There are several reasons that Galveston is such a good site in the spring and fall for the Ironman triathlon and other sporting events. A venue like Moody Gardens is a great place for participants to stay with their families. While they’re out training and competing there are plenty of things for their friends and families to do all over the island. Galveston has a lot of amenities packed into a small, easy to navigate community, and between Moody Gardens, the Strand, Schlitterbahn, and all the beach parks, there’s no shortage of entertainment. But maybe the best thing is our proximity to the ocean.

Even if they never make it to the beach, the water makes the climate just perfect for much of the spring and fall. While inland towns have large temperature fluctuations, Galveston remains relatively constant. We typically see less than a 10 degree difference between the day and night. The ocean is like a temperature buffer. It’s particularly noticeable when we get to May and June. While mainland temperatures may spike into the upper 90’s, we see temperatures in the low to mid 80’s. As long as there’s an on-shore wind, the air passing over the cooler spring water is more temperate. In the fall, it’s the opposite. As mainland temperatures drop, the air hitting Galveston passes over warmer water, keeping it nice longer into the year. Of course, no place is perfect. When August rolls around and the air, water, and humidity are all in the 90’s it can be tough. And that moist, coastal breeze is not very welcome in December and January. But all in all, we’re pretty lucky to live here.

Tryout Time

Lifeguard tryouts are this Saturday!

I’m relieved we’re finally to this point. Spring is always tough for us to staff the beaches since so many of our seasonal employees are either college or high school students. Fortunately, we’ve had a number of our high school guards who have been willing to come out and work the weekends so it’s mostly been the weekdays that have been spotty.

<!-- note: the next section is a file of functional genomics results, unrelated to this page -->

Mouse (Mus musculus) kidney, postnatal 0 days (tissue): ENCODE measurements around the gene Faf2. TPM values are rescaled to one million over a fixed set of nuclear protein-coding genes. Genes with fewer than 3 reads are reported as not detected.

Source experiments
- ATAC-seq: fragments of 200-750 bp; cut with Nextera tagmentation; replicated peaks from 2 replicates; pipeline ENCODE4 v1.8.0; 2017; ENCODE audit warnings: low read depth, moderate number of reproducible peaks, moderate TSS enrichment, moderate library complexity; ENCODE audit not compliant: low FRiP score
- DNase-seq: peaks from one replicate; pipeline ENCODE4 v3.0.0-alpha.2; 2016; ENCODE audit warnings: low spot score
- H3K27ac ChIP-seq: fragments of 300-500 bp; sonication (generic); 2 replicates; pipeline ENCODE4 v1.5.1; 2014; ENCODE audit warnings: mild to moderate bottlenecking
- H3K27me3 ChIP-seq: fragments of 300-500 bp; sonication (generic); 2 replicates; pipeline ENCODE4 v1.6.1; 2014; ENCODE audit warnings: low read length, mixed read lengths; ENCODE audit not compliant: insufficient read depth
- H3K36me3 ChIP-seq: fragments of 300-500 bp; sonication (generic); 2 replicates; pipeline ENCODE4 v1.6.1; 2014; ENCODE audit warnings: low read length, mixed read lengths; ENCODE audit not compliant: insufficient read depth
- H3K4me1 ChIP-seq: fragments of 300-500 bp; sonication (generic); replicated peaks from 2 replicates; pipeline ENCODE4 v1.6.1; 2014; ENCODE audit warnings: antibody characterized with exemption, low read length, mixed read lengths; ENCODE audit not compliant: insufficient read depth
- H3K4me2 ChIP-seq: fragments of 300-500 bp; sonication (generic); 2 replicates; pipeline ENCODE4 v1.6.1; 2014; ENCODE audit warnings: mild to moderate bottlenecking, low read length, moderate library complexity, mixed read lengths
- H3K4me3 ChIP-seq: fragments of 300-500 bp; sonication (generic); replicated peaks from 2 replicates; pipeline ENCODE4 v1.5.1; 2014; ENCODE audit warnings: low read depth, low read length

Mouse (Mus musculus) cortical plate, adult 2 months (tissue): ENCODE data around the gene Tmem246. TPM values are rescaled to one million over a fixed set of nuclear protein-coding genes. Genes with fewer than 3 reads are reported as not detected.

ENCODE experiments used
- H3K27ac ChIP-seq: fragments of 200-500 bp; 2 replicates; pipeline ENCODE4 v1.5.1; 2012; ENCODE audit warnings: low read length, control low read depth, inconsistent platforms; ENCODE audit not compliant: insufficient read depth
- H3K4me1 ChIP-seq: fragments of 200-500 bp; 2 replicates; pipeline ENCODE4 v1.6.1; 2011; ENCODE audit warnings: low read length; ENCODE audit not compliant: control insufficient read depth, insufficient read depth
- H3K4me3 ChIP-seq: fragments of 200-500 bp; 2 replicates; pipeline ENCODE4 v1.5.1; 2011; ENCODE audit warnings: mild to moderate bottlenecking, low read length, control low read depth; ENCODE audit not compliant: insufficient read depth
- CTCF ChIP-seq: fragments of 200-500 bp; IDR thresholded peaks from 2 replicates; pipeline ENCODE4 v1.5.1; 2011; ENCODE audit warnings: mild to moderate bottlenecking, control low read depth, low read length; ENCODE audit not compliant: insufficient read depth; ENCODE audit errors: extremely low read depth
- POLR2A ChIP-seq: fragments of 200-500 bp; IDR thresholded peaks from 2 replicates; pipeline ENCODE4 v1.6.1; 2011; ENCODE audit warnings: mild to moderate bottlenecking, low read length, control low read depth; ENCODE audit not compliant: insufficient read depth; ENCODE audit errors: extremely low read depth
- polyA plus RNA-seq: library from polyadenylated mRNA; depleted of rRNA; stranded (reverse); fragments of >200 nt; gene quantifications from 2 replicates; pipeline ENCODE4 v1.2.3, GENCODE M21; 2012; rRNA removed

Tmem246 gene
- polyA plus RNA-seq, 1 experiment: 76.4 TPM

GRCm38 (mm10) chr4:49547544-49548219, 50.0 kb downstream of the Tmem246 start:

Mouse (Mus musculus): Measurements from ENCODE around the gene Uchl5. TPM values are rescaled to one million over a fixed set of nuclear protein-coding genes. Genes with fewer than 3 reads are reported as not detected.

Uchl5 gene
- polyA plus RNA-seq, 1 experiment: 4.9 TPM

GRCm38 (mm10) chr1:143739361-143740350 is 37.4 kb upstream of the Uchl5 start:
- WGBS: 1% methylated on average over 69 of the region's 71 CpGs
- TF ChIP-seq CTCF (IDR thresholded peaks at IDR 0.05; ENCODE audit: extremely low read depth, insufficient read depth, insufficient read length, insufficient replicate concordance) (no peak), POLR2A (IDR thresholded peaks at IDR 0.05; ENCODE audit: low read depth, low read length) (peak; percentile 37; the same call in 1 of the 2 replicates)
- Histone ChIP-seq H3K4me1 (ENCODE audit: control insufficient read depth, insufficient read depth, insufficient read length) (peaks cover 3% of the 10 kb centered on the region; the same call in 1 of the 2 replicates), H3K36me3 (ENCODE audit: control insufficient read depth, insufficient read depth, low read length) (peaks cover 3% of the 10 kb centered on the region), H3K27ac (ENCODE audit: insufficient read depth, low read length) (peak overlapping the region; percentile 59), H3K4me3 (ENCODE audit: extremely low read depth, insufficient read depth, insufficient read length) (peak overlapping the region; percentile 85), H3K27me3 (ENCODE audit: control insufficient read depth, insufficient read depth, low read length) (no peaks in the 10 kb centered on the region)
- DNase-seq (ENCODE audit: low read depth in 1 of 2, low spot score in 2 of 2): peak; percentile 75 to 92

There are several reasons that staffing is a continual challenge. The main one is that beach guarding is hard! Not only is it physically a challenge to pass our swimming, running, and teamwork requirements, but the guards have to go through about 100 hours of tough training before they can “ride the pine” and take their place in a tower. But additionally, beach guards have to work under very challenging conditions in a harsh physical environment. They don’t only work when it’s a sunny, calm, cool day with low crowds. They’re out there when the wind is blasting 30 mph and when the heat index is well over 100. They’re out there when the current is ripping and they have to spend literally half the day in the water keeping swimmers away from rocks and rip currents. They have to deal with obnoxious people, lost kids, injured people and animals, people in crisis who are at their worst, and people who are lost or afraid or panicky.

Many may want to find an easier summer job. But those who are physically, mentally, and emotionally capable and accept the challenge receive plenty of rewards. They get to work in a beautiful environment with an incredibly diverse set of people. They are part of an elite team that is motivated, positive, and inclusive. This team becomes family for most of them. And, perhaps most importantly, they get to go home each day with the knowledge that if they were not there many people would have been hurt or worse. They get to go home knowing that they did their part in making the world a better, safer place and their actions had a direct, positive effect. They may be with people at their worse, but they are also with people at their best for the most part. They are there to celebrate being with family and friends at the beach. And they are there to help when things go bad. This work builds a level of character and confidence that is hard to get elsewhere.